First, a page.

the fp is region-hotels
Where to stay in Ecuador
There are plenty of accommodation options in Ecuador, with something to suit every taste and budget. Make sure to take a look at a room though and check out facilities before booking in to ensure that you are happy with them – if things aren’t to your taste don’t be afraid to ask for a better or bigger room, or to bargain politely for a better rate. Large cities boast upscale hotels and international chains as well as independent boutique options and family-run establishments. Luxury and eco-lodges can be found in the jungle.
The cheapest and shabbiest accommodation is usually adjacent to the bus station or main market, with better standards of accommodation usually found around the main plaza. Air conditioning is only really relevant on the coast or in the Oriente, whilst fans will suffice elsewhere; rooms with the service will cost around a third more. Conversely hot water is most important in the highlands. Better hotels have their own restaurants whilst cheaper and smaller places tend not to offer any sort of catering. During high season and over festivals such as New Year, carnival and Easter places to stay may get quickly booked up so plan your overnights carefully.
Hotel rooms should be booked at least one week in advance. Outside the main towns, a more or less standard price is charged per person for one night in a pensión, residencial or hotel. There is, however, a minimum charge per person. A 10% service charge and 5% tax are added to upper- and middle-range hotel bills. Cheaper hotels usually charge 5% at the most. There is also a range of accommodation on the Galapagos Islands. Booking hotels during fiestas and festivals can be difficult. Visitors should book well in advance.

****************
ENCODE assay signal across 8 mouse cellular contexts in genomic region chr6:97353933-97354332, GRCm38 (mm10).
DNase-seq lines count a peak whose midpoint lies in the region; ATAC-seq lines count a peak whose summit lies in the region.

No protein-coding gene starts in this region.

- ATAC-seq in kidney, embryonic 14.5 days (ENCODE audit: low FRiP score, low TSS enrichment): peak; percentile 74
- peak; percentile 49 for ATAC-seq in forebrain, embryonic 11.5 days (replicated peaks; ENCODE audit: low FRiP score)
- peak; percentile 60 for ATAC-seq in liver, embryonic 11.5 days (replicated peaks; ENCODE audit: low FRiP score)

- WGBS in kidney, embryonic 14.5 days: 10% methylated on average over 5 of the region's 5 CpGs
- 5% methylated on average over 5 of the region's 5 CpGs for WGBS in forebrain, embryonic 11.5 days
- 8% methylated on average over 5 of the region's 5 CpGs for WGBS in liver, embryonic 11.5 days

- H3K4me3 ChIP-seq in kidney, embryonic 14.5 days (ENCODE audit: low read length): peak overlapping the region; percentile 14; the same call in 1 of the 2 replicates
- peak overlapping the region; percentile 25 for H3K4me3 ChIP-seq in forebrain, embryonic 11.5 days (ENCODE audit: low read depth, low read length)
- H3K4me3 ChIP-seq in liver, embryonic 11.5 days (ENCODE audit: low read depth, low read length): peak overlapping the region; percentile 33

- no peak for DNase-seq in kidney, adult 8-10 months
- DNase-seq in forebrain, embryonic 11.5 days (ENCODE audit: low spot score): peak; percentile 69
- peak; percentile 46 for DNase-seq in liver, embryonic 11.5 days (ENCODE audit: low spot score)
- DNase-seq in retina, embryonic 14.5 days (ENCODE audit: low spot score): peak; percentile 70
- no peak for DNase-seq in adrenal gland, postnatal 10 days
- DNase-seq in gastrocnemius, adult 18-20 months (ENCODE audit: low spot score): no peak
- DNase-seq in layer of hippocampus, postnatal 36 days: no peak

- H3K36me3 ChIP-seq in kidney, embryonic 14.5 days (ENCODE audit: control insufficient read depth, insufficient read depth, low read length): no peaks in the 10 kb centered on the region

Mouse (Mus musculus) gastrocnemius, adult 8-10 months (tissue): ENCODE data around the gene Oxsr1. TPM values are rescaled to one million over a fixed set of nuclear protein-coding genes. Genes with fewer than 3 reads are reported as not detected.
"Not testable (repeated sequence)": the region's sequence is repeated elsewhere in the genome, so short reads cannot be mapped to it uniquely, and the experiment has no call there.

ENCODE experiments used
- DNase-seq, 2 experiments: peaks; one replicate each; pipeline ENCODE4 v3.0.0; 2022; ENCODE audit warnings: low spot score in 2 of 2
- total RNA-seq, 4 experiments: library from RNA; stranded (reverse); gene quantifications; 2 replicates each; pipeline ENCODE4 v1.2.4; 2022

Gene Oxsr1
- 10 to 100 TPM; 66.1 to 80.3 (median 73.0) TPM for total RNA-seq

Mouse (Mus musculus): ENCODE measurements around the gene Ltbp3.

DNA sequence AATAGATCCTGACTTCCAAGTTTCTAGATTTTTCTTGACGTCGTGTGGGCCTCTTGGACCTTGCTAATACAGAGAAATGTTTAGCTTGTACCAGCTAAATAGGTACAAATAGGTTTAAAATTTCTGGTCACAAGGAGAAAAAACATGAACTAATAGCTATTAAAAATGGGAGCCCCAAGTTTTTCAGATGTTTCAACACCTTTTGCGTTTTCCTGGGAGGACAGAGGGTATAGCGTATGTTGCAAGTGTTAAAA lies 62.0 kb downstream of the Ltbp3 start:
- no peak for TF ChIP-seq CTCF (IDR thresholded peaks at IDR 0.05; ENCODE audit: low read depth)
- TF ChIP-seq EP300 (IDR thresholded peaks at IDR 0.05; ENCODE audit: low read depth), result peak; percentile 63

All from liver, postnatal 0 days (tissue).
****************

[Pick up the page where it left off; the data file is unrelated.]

Grading: Hotels in Ecuador have been graded into three main categories according to standard and price bracket; complicated and often not used in practice, the terms have come to be loosely applied. A hotel is a generic establishment; a hostal or posada is an elegant inn, whilst pensions, residencials and hospedajes are more modest options. All categories provide at least basic facilities. Boutique is a buzzword applied rather randomly to new ventures and eco-lodges ought to be jungle retreats but again, the name isn’t always attached to a place matching the description.
Camping facilities in Ecuador are very limited, although it is allowed in most parks and reserves, and some hotels may offer cheap rates for camping in their grounds. Camping is prohibited on the Galápagos Islands except in one of the designated campsites, or sometimes in a pension garden. A permit is required and can be obtained from the park offices.
Attractive colonial haciendas make unique places to stay. Formed shortly after the Spanish conquest these historic, ancestral properties are comfortable and pleasant places to stay. More modern versions are attached to working farms and feature activities such as horse riding and cattle round ups.
Homestays: Stay with a local family either for a night or for much longer in order to see how daily life unfolds and to practice your Spanish. Many families are genuinely keen on sharing rather than simply providing room and board, meaning that you come away with a different impression of the country and its people.